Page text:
Who hasn’t bought a lottery ticket, knowing the odds against winning are substantial?  The mere possibility of having gobs of money raises visions of luxury and abundance in our minds.

 

A Vision of what it is like to be Rich

Just think about it!  You would not have to work for a living, someone else would clean your house, mow your grass, and worry about paying the bills.  Vacations would be a blast – whether staying at your own vacation villas in different parts of the world, touring the world from the deck of your condo/cruiser or taking off in your private jet for a dinner meeting in another city.

You would never again have to decide whether to pay down the credit card or beef up your savings; wait to buy the latest tech toy; or dream about having your own swimming pool.

The vision is tempting, but is real life as a rich person really going to match that vision?  Probably not.

There is a reason that old saying ‘The grass is always greener on the other side of the fence” is still around.  Even Royals may wonder – as in the musical Camelot when GUENEVERE sings:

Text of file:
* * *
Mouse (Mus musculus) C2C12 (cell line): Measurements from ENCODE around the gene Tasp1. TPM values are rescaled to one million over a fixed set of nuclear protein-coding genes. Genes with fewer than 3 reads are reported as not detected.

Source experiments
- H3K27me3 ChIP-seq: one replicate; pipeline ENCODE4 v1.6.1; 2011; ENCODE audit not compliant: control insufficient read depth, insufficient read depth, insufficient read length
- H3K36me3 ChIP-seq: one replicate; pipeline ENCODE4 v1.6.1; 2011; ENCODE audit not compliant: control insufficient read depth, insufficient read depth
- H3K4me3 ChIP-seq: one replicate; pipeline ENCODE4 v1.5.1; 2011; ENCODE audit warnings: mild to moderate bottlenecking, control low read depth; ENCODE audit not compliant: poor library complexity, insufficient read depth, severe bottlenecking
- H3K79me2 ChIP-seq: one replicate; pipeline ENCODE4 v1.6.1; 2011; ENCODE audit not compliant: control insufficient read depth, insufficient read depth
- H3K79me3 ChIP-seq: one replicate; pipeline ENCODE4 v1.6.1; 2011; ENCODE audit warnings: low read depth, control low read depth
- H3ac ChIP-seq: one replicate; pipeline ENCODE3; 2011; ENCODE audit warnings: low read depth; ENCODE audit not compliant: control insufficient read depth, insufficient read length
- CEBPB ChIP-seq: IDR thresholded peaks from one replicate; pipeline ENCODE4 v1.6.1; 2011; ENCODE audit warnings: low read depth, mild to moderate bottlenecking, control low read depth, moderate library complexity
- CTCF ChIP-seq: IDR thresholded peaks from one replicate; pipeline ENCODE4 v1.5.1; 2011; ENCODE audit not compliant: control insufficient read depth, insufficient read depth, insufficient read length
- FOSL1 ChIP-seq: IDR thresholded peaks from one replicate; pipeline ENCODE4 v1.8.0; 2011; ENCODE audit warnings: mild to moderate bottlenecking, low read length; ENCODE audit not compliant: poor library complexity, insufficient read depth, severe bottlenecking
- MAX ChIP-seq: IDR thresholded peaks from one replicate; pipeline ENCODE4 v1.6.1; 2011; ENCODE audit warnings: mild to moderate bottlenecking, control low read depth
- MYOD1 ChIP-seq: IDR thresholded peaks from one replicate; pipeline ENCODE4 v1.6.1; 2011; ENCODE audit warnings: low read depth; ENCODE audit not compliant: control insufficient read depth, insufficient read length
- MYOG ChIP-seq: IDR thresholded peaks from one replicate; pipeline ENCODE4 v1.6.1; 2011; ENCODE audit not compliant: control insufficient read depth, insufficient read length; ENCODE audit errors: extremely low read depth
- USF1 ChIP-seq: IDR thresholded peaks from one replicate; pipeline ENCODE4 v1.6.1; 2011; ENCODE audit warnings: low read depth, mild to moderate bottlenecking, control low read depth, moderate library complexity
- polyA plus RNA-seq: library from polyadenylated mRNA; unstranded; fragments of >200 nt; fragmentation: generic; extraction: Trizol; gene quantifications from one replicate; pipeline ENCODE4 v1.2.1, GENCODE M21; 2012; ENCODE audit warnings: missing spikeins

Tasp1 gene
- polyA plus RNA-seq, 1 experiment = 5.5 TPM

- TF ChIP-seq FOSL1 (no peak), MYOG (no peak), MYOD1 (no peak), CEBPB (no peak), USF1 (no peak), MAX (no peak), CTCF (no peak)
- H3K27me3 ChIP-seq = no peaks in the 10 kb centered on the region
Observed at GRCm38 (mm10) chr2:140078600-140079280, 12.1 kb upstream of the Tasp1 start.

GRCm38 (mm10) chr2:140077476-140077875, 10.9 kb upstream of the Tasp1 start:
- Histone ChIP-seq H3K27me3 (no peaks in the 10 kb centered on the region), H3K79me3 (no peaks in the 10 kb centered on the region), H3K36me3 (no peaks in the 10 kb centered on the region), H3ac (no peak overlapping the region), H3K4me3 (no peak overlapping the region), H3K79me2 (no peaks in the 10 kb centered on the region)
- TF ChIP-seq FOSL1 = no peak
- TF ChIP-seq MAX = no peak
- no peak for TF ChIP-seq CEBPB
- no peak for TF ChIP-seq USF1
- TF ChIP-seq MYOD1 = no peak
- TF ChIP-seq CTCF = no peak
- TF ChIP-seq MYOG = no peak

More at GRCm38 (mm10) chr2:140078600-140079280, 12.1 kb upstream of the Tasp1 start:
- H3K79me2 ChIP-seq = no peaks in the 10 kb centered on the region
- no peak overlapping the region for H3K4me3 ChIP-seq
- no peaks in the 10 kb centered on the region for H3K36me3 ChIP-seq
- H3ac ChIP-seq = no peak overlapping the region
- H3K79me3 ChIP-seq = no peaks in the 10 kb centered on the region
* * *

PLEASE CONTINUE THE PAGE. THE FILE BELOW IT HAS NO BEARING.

” What else do the simple folk do  To help them escape when they’re blue?  and King Arthur answers:

“They sit around and wonder what royal folk would  do And that’s what simple folk do”

Wondering how the other half lives is a prime pastime, allowing folks like Robert Frank (CNBC & Secret Lives of the Super Rich host) to even make a good living from exploring the topic publicly.

What being rich can mean

Becoming rich won’t make you a new person.  Being rich won’t fix most of the things you feel are wrong in your life.  Rich or poor, we all have issues.  We all make good and bad choices.  The rich just have more opportunity to make the bad ones!